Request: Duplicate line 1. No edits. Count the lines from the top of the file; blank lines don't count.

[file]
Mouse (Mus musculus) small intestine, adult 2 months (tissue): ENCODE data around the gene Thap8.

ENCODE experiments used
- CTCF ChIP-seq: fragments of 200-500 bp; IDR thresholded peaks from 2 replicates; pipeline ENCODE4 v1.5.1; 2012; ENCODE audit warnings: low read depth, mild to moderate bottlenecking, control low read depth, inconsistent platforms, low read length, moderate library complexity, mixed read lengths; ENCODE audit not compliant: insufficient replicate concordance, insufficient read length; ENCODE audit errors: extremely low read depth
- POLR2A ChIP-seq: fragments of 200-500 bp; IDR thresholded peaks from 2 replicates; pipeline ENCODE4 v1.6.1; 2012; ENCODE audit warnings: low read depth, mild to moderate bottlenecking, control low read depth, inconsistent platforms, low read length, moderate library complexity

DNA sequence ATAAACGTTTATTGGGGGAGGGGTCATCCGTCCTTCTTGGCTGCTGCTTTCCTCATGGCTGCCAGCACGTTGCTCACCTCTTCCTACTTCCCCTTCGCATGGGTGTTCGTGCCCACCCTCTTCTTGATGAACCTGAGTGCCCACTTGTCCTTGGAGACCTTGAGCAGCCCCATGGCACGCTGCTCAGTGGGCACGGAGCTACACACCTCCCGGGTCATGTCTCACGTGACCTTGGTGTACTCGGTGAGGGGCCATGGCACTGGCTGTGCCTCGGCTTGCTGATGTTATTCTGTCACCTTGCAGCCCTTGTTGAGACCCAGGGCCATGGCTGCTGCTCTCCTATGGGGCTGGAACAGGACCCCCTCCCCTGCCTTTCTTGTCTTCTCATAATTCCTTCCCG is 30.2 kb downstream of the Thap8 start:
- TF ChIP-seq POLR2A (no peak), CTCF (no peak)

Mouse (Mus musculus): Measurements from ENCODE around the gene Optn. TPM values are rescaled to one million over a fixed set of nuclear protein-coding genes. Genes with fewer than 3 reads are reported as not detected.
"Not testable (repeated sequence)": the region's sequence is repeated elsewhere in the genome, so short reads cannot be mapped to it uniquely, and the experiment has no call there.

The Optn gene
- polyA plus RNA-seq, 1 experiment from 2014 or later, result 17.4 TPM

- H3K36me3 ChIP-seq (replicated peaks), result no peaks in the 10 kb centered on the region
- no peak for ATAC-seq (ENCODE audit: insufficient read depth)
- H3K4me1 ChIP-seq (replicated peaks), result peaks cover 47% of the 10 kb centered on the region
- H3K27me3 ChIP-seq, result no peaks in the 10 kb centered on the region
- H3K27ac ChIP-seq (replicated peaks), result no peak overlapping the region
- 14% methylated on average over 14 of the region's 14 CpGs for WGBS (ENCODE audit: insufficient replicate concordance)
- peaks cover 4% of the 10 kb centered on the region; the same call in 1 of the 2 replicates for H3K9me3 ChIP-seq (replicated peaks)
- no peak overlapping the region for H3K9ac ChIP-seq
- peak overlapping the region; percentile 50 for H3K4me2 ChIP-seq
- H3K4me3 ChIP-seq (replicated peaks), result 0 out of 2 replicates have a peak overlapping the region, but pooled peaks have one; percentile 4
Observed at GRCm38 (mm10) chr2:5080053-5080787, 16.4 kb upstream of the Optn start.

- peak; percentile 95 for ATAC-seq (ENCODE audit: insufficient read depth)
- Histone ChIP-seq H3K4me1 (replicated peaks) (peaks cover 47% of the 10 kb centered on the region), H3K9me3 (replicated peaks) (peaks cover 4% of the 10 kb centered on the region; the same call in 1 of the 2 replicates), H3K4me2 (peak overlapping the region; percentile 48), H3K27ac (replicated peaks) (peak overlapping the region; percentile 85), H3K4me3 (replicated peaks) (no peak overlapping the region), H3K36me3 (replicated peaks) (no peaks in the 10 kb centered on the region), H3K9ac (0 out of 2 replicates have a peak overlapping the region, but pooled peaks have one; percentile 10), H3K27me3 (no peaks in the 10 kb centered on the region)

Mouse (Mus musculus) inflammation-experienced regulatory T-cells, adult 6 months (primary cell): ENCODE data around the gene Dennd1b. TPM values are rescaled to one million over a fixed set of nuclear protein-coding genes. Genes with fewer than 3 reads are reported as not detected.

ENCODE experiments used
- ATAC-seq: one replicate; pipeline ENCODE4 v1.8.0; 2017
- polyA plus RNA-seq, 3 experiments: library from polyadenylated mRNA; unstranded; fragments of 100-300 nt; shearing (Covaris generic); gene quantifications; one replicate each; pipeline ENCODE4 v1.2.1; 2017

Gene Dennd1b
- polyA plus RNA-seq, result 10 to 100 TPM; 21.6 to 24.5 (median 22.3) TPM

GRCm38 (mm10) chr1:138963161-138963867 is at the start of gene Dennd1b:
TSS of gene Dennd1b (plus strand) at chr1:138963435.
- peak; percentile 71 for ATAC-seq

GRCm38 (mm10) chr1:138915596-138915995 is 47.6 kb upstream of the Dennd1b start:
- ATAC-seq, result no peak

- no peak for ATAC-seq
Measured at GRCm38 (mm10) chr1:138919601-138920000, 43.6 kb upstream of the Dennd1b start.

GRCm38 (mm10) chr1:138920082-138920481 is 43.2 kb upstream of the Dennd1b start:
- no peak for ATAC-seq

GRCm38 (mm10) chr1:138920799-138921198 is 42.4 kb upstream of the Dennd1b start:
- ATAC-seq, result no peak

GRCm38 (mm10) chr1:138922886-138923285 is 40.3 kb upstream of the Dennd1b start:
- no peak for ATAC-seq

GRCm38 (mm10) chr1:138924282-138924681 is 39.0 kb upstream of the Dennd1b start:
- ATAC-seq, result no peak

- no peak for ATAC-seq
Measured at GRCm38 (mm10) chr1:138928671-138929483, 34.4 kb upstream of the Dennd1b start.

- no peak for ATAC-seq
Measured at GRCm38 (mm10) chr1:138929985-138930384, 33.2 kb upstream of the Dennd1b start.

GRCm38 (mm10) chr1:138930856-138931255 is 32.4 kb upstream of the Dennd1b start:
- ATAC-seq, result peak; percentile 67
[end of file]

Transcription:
Mouse (Mus musculus) small intestine, adult 2 months (tissue): ENCODE data around the gene Thap8.